Monday, June 23, 2008

Hello Mr, Wolf, won’t you please sit down?

Just a few thoughts.

As we come off the peak of what may well be the greatest period of wealth the world may ever see, it is interesting to see what it is we have gained in terms of standard of living, the hypothetical(if you can afford it)quality of health care, relative(for the moment) security, and a host of marvelous tools, machines, and technological gadgets. Most of these things are good for the most part, and while we can continue to afford them we will enjoy their benefits, no denying.

It is as important as well, to see what we have lost. Many things for sure. Privacy for one, as the same technological gadgets we enjoy aid snoopy meddlesome folk in the extreme. The ecology of the world has all been shot, and the Mother Goose of Nature that laid golden eggs has mostly been slaughtered, to the point where those who are caught up in the Neo-back to the land movement should stop and really consider how viable a vision that is, especially in the face of unpredictable climate disruption. Individual Sovereignty as envisioned by Enlightenment political thinkers has more or less been tossed out, with the State being asserted in most every manner, and with the rising power of Corporate power the individual is more or less powerless in fact to resist even the most mundane of affronts and injustices. Don’t think so? Try to combat an erroneous charge on your bank statement. . .

Still, I think perhaps the most dangerous thing we have lost is a sense of community, and especially community responsibility. That notion perhaps exemplified in the Amish tradition of “Barn raising,” an incontestable display of “take care of your neighbor”--where within the community exists the value that one should be COMPELLED to care for your neighbors, that good neighbors are valuable, and good neighbors in tern will take care of you. Unfortunately, wealth has given many the luxury of independence, and many have never learned the skills of “getting along” in the human community and its many social contracts--even within most families--most relationships and marriages in fact-- the bonds of mutual responsibility are pretty thin. That may feel liberating while things are good and life is easy, but there is quite a skill in people knowing how and that they can rely on each other in hard times that is GREATLY undervalued. Community spirit isn’t so much taking up causes that you value when in your free time--that is simply indulgent dilettante ethics borne of affluence. Community spirit is taking on the causes that are NOT fashionable, nor fun--and taking them on when it’s inconvenient or frankly a hassle.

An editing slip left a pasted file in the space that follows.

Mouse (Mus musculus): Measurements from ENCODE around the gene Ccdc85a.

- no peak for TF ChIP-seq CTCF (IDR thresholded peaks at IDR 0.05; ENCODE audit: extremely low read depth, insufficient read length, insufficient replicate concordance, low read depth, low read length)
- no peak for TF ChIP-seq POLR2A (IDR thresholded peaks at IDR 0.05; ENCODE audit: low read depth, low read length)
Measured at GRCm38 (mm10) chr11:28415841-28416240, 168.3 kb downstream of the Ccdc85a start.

This may well become a major difficulty here in Hawaii, as there is a fair amount of bad blood and alienation floating around, there are strong racial and economical factions here, there are strong cultural factions as well. We need to get beyond this. The population here is too small, and our location is far too remote from the rest of the world to indulge in the luxury of “not relying on each other.” Self-sufficiency is a myth--and as one who has studied homesteading and frontier lifestyles extensively I will have to say that the single largest cause I can identify with failure is alienation and lack of community support.

As far as I can see we as a world, and as an island face some very very difficult times in the relative near future. We are simply not prepared for resource scarcity and the rising costs that we will be facing in the next 3 - 5 years. Most of the suggestions for short term remedies we see may have been sensible 15 years ago, but today we need real solutions, and those solutions unfortunately are lacking. I don’t believe those solutions exist. Our lifestyles are likely to change radically, and this is going to create a good deal of individual difficulty and outright suffering here--and as one with a lot of skills to share I’d like to be positively proactive in building real meaningful social networks that will allow our area to weather these difficulties in “relative” ease. Hawaii has a lot going for it in many ways, and has a tradition of pretty easy living. So does the grand experiment of Sea-steading. Let’s not let that relative easy lure us into the complacency that may well entrap the rest of the world.


Anonymous said...

I think the nomadic lifestyle has/had a lot going for it. All natives seemed to have a somewhat nomadic lifestyle.
They roots they set down were less material, and more family/community oriententated. The ability to "pack up and go" at a moments notice has a lot going for it.

Derl Miller said...

Yes, having real ability to be nomadic has many advantages. Not least of which is an ease on the environment. Even when every measure appears taken to ensure sustainability on your little plot, that big ole' natural or man made disaster can take it away. Accepting this without fear and moving on can add a lot of resilience.